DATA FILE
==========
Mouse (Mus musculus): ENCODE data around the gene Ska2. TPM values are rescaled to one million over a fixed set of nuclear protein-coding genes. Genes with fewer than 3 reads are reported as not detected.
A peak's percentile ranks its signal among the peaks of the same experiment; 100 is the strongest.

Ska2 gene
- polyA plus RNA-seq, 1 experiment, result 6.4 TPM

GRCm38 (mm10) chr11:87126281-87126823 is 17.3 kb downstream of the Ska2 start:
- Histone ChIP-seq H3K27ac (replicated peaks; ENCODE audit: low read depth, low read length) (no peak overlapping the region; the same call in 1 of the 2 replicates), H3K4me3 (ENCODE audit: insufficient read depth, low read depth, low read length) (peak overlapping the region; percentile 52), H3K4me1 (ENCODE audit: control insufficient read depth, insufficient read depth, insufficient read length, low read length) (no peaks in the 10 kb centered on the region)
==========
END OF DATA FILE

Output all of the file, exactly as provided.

Mouse (Mus musculus): ENCODE data around the gene Ska2. TPM values are rescaled to one million over a fixed set of nuclear protein-coding genes. Genes with fewer than 3 reads are reported as not detected.
A peak's percentile ranks its signal among the peaks of the same experiment; 100 is the strongest.

Ska2 gene
- polyA plus RNA-seq, 1 experiment, result 6.4 TPM

GRCm38 (mm10) chr11:87126281-87126823 is 17.3 kb downstream of the Ska2 start:
- Histone ChIP-seq H3K27ac (replicated peaks; ENCODE audit: low read depth, low read length) (no peak overlapping the region; the same call in 1 of the 2 replicates), H3K4me3 (ENCODE audit: insufficient read depth, low read depth, low read length) (peak overlapping the region; percentile 52), H3K4me1 (ENCODE audit: control insufficient read depth, insufficient read depth, insufficient read length, low read length) (no peaks in the 10 kb centered on the region)